Censorship Resolution

Censorship Resolution

In support of the consistent opposition of the National Council of Teachers of English to unjustified removal of books and non-print media from schools and colleges; and in awareness that uncritical censorship of books continues unabated,

Be it resolved that

  • Books and non-print media used in the public schools of Ohio should continue to be chosen by teachers, librarians, and administrators of local school districts, under the authority of the school board, to meet the educational needs of the serious student and the maturing mind; and
  • Pressure to restrict the choice of local schools or to remove books and / or non-print so selected from classroom use or the shelves of the school library should be resisted, whether the pressure comes from local or state levels; and
  • OCTELA send copies of this resolution to NCTE and any entity requesting said resolution.

Addendum to Censorship Resolution

OCTELA responds to Ohio School Board President Debe Terhar’s challenge of The Bluest Eye, 2013

Freedom to learn and think is a requisite of education in a democratic society, and in defense of that idea, we affirm the democratic process itself.  It is the free exchange of ideas that is vital to the learning process and that has sustained our nation’s diversity and, to that end, the classroom teacher is central.  

The recent challenge to Toni Morrison’s The Bluest Eye alleges that certain passages of the book are deemed “totally inappropriate.”  Challenger Ohio School Board President Debe Terhar says that she doesn’t want her grandchildren reading it, and she doesn’t want anyone else’s children reading it.”  In Morrison’s novel several characters try to develop their own self-worth in a society full of both racism and classism. Set in the 1940’s, Pecola Breedlove, the book’s heroine, is a black girl who longs for blue eyes thinking that if she had blue eyes like a white person, her life would be better.  However, the novel develops into a situation where Pecola is raped and impregnated by her father.  The novel is on the suggested reading list for Ohio’s Common Core curriculum standards in the 11th grade and is not required of any school or teacher.  John Charlton, spokesman for the Ohio Department of Education, states “Local school districts make their own decisions.”

While Morrison presents an ugly picture of the world, we must acknowledge that ugliness does, indeed, exist in the world and while challenges to literature with difficult themes is nothing new, there are many redeeming qualities to Morrison’s novel:

  • The novel looks at the continuing effects of racism and its pervasiveness for a community.
  • The novel has literary quality: irony, metaphor, authentic dialogue, presentation of character types, and unity.
  • The novel is not divisive as suggested by Mark Smith, president of Ohio Christian University. Laura Struve, Associate Professor of English, Wilmington College writes, “I can’t see what would be divisive about any of the novel’s core messages: racism is bad; children shouldn’t be abused; rape and incest are wrong; societies that tolerate or ignore child abuse are letting children suffer” (“Here Is What’s Wrong with Banning the Bluest Eye.” Guest Post 19 September  2013: PB Blunderbund).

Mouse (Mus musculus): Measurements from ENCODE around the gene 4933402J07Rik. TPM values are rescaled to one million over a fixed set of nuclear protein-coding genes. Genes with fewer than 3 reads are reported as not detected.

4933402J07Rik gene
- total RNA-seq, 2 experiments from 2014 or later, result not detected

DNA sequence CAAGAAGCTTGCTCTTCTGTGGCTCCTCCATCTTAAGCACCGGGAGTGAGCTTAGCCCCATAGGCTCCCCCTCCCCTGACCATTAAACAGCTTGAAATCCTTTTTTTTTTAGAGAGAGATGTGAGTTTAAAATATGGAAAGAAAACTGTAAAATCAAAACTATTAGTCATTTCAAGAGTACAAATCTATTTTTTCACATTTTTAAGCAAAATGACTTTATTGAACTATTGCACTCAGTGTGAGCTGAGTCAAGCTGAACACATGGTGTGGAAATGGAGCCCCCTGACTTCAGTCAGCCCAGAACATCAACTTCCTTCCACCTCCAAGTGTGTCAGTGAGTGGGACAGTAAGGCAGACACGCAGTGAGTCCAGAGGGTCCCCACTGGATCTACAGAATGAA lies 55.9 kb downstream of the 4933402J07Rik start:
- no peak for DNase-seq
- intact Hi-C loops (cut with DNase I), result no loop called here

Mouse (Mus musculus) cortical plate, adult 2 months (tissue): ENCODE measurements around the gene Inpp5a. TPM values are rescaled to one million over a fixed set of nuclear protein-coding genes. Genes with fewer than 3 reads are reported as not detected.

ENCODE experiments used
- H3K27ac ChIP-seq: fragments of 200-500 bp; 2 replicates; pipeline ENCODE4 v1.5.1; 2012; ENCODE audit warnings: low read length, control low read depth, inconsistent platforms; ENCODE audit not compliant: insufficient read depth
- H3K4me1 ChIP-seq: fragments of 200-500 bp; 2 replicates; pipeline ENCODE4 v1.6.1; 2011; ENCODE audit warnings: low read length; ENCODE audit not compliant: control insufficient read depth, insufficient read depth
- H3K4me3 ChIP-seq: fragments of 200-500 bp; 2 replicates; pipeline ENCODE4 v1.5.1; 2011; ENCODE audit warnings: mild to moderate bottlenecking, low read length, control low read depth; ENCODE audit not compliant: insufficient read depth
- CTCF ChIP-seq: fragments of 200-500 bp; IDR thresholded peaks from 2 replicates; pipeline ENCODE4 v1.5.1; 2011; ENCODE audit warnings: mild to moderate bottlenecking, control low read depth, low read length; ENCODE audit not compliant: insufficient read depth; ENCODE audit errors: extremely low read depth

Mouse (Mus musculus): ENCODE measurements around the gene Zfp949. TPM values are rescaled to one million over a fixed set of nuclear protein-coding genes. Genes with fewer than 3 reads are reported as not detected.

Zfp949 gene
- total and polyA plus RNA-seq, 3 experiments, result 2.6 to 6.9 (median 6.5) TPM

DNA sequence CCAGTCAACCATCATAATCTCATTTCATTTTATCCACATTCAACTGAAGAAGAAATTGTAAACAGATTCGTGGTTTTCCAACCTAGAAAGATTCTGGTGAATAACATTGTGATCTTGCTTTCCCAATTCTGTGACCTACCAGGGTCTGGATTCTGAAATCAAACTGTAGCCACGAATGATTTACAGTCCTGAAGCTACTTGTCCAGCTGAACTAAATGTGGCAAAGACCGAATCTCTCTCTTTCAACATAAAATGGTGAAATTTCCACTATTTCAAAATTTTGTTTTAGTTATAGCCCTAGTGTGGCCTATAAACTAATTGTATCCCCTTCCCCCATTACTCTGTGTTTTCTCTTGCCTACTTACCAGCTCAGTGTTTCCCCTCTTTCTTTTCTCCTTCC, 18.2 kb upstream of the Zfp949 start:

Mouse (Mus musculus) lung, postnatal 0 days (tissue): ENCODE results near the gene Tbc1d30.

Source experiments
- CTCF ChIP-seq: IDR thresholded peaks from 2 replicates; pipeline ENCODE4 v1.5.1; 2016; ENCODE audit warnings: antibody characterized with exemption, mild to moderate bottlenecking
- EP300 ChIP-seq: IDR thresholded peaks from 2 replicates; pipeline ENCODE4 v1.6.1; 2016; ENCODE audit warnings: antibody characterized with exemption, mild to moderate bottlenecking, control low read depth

In choosing literature to be used in the classroom, a teacher must consider the entire text.   Millie Davis of the National Council Teachers of English Anti Censorship Center writes, “The ethical and literary value of a work is distorted if one focuses only on particular words, passages, or segments.  Further, it would be wrong to assume that the disturbing scenes, profane language, or negative events portrayed in a work are being endorsed by the author, the teacher, or the school.”

The Ohio Core Standards are rigorous, and the list of suggested reading gives that curricula richness of learning. These titles are suggested and are not required reading; however, many of them are chosen to pair with the classic collection of titles that offer students the ability to expand their thinking and to enrich their appreciation for a variety of literary works.  

Referring to The Bluest Eye as “inappropriate” or “divisive”  ignores its core themes and denies students the opportunity to develop their powers of discovery, perception, and judgment encouraged by teachers committed to the principles that these powers are best nurtured by free and open inquiry.  Books used in the public schools of Ohio should continue to be chosen by teachers, librarians, and administrators of local school districts, under the authority of the school board and which meet the educational and emotional levels of their students.

Freedom to read is not only essential to American democracy, it is also guaranteed in our constitution.  OCTELA recognizes that censorship denies individuals this freedom to choose and think for ourselves.  As Courtney Young, the American Library Association President-Elect, states, “The danger does not arise from viewpoints other than our own; the danger lies in allowing others to decide for us which reading materials are appropriate” (“Freedom to Read Under Fire.” Huff Post Books: 11 October 2013).    

OCTELA therefore endorses NCTE’s “The Students’ Right to Read” and the American Library Association’s “Freedom to Read” statement.  While we recognize that The Bluest Eye will not be removed from the suggested Ohio Common Core reading list, OCTELA retains this statement to acknowledge why books like The Bluest Eye are important for students to read.